Add this right below the client:build script. You can then run it to confirm working as expected with yarn server:build. It should output a bundled file to built/server.js.

Add build script that runs both client and server builds

"build": "yarn client:build && yarn server:build"
Enter fullscreen mode Exit fullscreen mode

Prepare the Server to Run the API

There are a few one time configurations that need to be applied in order to prepare our server for deployment.

Switch to github-actions-tutorial user

su github-actions-tutorial
Enter fullscreen mode Exit fullscreen mode

Install NVM

curl -o- https://raw.githubusercontent.com/nvm-sh/nvm/v0.39.0/install.sh | bash
Enter fullscreen mode Exit fullscreen mode

Install Node

nvm install 16
Enter fullscreen mode Exit fullscreen mode

Install pm2

npm i -g pm2
Enter fullscreen mode Exit fullscreen mode

Update Virtual Host File to Route to API

Again ssh into the root user and update /etc/nginx/sites-available/github-actions-tutorial.devtails.xyz file

# /etc/nginx/sites-available/github-actions-tutorial.devtails.xyz
upstream github-actions-tutorial-api {
  server localhost:8080;
}

server {
  listen 80;
  server_name github-actions-tutorial.devtails.xyz;

  location /api {
    proxy_pass http://localhost:8080;
  }

  location / {
    root /home/github-actions-tutorial/static;
  }
}
Enter fullscreen mode Exit fullscreen mode

This tells nginx to route any URLs that start with /api to the express app that we added.

Bootstrapping the pm2 process

Before the final step - run: ssh github-actions-tutorial "pm2 reload all" can run, you must first manually start your server with pm2.

After running the Github Action for the first time, it should have copied the built server.js file to ~/api/server.js. You can then start this process with pm2 start api/server.js.

Now that it is running, the pm2 reload all command will reload this server process so it can pick up the changes in your server code.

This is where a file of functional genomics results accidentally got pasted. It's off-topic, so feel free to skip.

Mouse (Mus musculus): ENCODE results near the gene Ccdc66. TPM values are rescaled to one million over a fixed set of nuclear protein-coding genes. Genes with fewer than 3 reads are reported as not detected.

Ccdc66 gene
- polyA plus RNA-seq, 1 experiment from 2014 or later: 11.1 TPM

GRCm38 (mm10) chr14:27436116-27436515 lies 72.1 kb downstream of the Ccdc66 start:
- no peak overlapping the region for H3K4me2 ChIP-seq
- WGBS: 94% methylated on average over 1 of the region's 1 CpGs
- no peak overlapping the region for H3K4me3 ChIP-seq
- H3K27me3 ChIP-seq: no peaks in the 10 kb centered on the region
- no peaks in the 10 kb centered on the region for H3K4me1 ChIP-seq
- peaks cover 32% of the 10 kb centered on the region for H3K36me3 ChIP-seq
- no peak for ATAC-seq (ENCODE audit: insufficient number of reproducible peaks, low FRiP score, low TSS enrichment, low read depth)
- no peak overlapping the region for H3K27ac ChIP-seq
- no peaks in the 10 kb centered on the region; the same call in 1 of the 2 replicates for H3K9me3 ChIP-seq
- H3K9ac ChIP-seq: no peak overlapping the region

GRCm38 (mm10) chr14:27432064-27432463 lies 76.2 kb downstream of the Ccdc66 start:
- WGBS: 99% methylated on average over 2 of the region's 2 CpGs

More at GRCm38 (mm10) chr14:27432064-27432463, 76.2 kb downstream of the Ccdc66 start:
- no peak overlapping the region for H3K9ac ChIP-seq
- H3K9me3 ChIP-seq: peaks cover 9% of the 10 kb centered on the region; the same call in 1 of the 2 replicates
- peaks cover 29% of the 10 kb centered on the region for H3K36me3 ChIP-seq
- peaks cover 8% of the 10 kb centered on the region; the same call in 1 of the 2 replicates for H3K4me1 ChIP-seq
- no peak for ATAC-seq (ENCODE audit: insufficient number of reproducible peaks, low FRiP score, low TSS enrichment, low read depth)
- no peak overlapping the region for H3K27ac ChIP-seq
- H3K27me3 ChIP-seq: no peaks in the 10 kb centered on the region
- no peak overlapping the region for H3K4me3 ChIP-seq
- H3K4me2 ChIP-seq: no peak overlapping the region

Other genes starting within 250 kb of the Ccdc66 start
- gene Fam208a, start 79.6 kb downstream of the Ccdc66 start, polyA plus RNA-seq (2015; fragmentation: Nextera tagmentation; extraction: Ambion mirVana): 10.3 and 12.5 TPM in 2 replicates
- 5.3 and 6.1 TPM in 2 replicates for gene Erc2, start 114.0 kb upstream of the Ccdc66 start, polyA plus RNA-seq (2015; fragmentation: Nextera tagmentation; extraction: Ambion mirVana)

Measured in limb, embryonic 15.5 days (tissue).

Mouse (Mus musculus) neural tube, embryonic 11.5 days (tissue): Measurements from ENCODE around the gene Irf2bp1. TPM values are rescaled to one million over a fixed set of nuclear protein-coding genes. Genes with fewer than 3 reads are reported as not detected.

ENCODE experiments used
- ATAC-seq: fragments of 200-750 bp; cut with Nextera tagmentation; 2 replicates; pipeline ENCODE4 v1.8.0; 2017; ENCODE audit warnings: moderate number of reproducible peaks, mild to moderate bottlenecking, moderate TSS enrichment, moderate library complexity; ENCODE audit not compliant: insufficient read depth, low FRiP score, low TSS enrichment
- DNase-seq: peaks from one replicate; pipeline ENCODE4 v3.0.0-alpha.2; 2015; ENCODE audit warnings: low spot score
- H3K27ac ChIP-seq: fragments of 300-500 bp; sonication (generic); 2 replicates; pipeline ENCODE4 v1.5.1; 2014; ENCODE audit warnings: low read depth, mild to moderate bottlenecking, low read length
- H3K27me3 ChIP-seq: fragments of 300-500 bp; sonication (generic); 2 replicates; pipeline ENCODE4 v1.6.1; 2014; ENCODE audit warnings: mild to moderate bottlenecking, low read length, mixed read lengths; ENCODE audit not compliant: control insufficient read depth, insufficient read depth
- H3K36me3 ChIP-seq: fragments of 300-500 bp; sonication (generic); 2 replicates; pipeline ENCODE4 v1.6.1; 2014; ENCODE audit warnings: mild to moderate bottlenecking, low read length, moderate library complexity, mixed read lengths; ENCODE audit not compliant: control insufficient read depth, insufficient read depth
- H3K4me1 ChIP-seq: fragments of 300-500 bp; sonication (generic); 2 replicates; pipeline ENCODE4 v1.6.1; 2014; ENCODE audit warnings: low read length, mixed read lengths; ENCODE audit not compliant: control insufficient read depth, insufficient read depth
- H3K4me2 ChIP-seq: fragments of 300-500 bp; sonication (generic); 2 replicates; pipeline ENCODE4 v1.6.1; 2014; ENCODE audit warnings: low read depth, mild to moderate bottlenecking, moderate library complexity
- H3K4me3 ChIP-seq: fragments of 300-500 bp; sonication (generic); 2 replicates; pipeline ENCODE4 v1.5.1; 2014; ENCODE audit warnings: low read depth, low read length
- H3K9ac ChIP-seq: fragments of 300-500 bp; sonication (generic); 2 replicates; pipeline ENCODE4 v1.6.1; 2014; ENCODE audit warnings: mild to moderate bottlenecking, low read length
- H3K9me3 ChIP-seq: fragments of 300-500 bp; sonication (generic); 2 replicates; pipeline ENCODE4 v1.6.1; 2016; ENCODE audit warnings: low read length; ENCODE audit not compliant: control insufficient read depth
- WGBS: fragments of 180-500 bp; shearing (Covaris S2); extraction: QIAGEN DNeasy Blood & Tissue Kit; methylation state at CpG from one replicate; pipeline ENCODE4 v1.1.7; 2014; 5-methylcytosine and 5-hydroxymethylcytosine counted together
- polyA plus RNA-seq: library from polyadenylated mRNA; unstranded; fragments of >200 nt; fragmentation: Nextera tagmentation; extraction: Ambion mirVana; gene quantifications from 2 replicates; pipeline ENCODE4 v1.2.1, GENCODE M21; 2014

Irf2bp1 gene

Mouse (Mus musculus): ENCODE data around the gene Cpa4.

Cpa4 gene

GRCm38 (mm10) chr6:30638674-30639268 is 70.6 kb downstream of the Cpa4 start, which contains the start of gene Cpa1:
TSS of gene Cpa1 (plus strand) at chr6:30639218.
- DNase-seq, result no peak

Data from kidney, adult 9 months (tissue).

My Workflow

Phew, with all that set up out of the way, we can now look at what our Deploy workflow does.

Below I'll break it down section by section

Define workflow name and triggers

name: Deploy

on:
  push:
    branches: [ main ]
Enter fullscreen mode Exit fullscreen mode

This creates a workflow called "Deploy" that will be run whenever a push is made to the main branch.

Define build-and-deploy job

jobs:
  build-and-deploy:
    runs-on: ubuntu-latest
Enter fullscreen mode Exit fullscreen mode

This creates a job called build-and-deploy that will run the latest ubuntu distribution.

env:
  SSH_KEY: ${{secrets.SSH_KEY}}
Enter fullscreen mode Exit fullscreen mode

This adds a Github Secret to the environment. We will use this in a later step to allow us to rsync to our specified server.

steps:
  - uses: actions/checkout@v2
Enter fullscreen mode Exit fullscreen mode

This checks out the code for the current commit.

- name: Use Node.js 16
  uses: actions/setup-node@v2
  with:
    node-version: 16
    cache: 'yarn'
Enter fullscreen mode Exit fullscreen mode

This installs node 16 and specifies that the Workflow should cache files for yarn. This cache ensures that if no packages are added or removed, yarn install won't have to do anything. This saves a significant amount of time.

- run: yarn install